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Here is a puzzle from textbook : 40 Puzzles and Problems in Probability and Mathematical Statistics

Peter draws n = 100 independent realizations of a continuous rv and ranks them in increasing order from 1 to 100. Subsequently, Paula draws a single value from the same population and inserts this value into the rank order created earlier by Peter. For example, if her value is such that 50 of Peter’s draws are smaller and 50 are larger, then the rank associated with her draw would be 51 — that is, overall, her value would be the 51st in increasing order. Or, if her value is smaller than all 100 of Peter’s, then the rank 1 would be associated with it.

Derive for general n the probability that Paula’s value will occupy rank k, where 1 ≤ k ≤ n + 1.

My solution is as follows : If Paula's value is x, then

Pr(Rank = k| value = x) = $^nC_{(k-1)}[CDF(x)]^{k-1}[1-CDF(x)]^{n-k+1}$


Pr(Rank=k) = $\int$Pr(Rank = k| value = x) $PDF(x) dx$

Pr(Rank=k) = $\int ^nC_{(k-1)}[CDF(x)]^{k-1}[1-CDF(x)]^{n-k+1}PDF(x) dx$

Pr(Rank=k) = $\int_0^1 ~ ^nC_{(k-1)}[C]^{k-1}[1-C]^{n-k+1} dC$

Pr(Rank=k) = $^nC_{(k-1)} B(k,n-k+2)$

Pr(Rank=k) = $^nC_{(k-1)} \frac{(k-1)! (n-k+1)!}{ (n+1)!}$

Pr(Rank=k) = $\frac{n!}{(k-1)! (n-k+1)!} \frac{(k-1)! (n-k+1)!}{ (n+1)!}$

Pr(Rank=k) = $\frac{1}{ n+1}$

Is the logic correct?

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The answer is correct. The logic may or may not be correct but is certainly unnecessarily complicated. The answer is $1/(n+1)$ by symmetry. – joriki Oct 28 '12 at 20:02
@joriki : I know the answer is 1/(n+1), but is my approach correct? I generally try to do problems with mathematical rigor and not use symmetry analogy(which is awesome. I should have thought that way!) – damned Oct 29 '12 at 5:16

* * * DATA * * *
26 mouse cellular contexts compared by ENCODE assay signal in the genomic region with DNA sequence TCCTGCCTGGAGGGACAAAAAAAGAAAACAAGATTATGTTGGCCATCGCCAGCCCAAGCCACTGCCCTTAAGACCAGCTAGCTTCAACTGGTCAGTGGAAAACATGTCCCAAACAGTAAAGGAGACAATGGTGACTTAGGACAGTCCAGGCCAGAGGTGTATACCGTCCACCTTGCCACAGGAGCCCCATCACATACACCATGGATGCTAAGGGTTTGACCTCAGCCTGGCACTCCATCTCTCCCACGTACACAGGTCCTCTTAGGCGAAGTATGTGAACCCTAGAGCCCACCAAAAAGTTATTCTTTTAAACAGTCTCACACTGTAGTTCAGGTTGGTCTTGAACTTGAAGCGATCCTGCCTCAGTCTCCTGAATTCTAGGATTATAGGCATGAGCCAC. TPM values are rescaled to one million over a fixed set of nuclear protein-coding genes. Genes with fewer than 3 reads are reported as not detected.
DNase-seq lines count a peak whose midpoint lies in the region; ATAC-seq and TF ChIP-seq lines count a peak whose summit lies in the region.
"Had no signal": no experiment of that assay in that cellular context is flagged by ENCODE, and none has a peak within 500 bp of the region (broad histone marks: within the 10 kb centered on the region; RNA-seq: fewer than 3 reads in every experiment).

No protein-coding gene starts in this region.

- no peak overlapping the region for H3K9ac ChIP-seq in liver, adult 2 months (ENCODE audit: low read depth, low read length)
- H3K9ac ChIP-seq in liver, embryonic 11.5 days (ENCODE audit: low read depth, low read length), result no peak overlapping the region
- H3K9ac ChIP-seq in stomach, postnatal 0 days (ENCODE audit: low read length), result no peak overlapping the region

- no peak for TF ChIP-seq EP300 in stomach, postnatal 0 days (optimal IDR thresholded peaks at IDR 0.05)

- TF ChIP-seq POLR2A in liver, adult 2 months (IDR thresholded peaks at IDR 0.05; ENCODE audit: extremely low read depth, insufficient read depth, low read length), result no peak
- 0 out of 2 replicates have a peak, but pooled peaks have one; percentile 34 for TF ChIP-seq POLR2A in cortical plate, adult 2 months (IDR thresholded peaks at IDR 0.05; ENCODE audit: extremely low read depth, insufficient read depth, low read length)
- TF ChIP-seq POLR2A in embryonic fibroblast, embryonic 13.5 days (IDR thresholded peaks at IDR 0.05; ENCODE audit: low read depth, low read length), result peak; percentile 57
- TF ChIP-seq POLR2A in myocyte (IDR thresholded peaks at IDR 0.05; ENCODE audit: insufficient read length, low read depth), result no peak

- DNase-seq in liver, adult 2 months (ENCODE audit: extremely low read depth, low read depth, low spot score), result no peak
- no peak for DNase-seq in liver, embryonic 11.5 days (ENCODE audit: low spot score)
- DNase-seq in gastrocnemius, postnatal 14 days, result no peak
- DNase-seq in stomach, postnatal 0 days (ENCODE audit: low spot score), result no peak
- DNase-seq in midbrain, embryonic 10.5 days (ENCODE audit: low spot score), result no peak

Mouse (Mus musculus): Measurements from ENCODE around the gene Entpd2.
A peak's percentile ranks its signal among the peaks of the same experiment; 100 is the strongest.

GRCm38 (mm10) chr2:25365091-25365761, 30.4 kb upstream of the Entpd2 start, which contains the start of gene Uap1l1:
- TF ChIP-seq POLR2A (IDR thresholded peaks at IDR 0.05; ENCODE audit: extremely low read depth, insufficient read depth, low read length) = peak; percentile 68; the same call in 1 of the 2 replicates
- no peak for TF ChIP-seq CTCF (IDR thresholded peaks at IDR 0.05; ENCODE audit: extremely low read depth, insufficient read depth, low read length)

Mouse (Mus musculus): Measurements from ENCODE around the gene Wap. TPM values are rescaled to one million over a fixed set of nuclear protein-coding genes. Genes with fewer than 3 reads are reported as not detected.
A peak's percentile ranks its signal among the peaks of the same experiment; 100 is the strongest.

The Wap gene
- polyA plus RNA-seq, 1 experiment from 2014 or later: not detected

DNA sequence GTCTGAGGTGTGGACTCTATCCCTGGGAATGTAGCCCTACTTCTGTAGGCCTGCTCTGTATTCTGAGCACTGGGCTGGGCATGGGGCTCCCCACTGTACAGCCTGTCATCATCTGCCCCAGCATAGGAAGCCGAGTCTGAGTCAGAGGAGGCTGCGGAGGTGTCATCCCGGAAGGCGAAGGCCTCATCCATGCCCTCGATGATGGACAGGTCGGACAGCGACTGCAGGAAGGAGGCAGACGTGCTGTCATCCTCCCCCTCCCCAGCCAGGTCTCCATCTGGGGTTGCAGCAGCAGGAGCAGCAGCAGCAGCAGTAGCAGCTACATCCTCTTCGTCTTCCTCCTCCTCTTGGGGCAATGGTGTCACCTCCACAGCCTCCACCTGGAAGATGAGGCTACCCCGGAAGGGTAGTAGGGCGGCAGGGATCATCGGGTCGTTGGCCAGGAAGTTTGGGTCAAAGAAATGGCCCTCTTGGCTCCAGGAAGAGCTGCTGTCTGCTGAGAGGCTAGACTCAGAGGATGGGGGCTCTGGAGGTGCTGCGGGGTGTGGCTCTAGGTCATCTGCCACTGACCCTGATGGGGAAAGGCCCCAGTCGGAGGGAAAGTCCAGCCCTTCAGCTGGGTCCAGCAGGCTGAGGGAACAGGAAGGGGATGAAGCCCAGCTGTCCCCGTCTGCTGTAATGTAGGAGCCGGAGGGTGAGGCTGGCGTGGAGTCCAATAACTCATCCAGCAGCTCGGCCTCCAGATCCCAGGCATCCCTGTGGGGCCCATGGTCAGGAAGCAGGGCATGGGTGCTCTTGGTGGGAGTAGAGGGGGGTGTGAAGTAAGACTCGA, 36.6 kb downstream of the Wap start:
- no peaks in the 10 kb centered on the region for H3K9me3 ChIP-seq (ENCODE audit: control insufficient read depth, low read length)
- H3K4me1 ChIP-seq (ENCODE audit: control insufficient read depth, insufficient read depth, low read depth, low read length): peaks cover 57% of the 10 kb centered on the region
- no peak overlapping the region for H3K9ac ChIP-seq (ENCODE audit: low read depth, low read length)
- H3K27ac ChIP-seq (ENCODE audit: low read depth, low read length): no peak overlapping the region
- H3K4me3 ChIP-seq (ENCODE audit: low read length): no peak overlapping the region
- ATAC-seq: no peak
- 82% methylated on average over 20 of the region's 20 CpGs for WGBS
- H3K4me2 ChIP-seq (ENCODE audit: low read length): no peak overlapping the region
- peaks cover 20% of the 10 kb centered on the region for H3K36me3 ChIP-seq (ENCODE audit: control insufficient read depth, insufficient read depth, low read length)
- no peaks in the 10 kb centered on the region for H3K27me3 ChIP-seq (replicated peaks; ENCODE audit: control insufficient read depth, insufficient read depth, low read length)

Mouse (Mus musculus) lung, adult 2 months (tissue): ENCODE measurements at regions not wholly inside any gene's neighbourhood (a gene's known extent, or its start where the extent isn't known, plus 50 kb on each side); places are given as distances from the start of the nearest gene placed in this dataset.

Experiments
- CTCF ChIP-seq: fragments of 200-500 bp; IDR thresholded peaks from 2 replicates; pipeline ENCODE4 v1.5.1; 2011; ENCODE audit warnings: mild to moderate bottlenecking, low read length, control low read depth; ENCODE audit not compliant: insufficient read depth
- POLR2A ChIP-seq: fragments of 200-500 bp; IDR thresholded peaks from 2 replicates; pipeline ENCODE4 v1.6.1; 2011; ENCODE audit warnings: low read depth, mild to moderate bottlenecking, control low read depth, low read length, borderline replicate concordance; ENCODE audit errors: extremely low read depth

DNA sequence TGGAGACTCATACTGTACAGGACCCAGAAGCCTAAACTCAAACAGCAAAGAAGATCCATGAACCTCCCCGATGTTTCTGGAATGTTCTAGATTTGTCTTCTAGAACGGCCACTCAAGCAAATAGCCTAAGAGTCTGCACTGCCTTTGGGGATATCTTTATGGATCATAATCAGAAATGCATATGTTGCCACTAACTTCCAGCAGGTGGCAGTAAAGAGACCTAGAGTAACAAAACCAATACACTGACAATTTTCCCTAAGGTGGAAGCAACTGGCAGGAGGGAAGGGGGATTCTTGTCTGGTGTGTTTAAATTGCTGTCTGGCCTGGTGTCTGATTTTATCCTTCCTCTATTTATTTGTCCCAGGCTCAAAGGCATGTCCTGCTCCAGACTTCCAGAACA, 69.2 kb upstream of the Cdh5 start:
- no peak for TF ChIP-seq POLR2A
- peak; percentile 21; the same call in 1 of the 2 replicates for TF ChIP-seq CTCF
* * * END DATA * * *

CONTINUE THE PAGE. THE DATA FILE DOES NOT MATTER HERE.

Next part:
In my humble opinion, that's a skewed view of rigour and symmetry. Arguments from symmetry can be quite rigorous (of course some aren't), and I suspect the likelihood of making an error in appealing to symmetry is lower than the one of making a mistake in a calculation like the one in your answer. – joriki Oct 29 '12 at 5:30
up vote 3 down vote accepted

You may equivalently let Peter draw $n+1 = 101$ independent values and then let Paula take one of Peter's at random.

So, in the ranking of the $n+1=101$ values, Paula's can be any of them, with equal probability $\frac{1}{n+1}=\frac{1}{101}$.

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The answer is right, but here is one way to see it. Since all draws are iid, there is no reason to believe that the last one should be of a given rank more than another. Imagine Paula selecting first, then the second of the $n+1$ ball, etc. So every rank is equally likely to occur.

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The computation is correct. This is a good way of thinking about the problem though. – Max Oct 28 '12 at 20:05
I was lazy to check it :) – Jean-Sébastien Oct 28 '12 at 20:06

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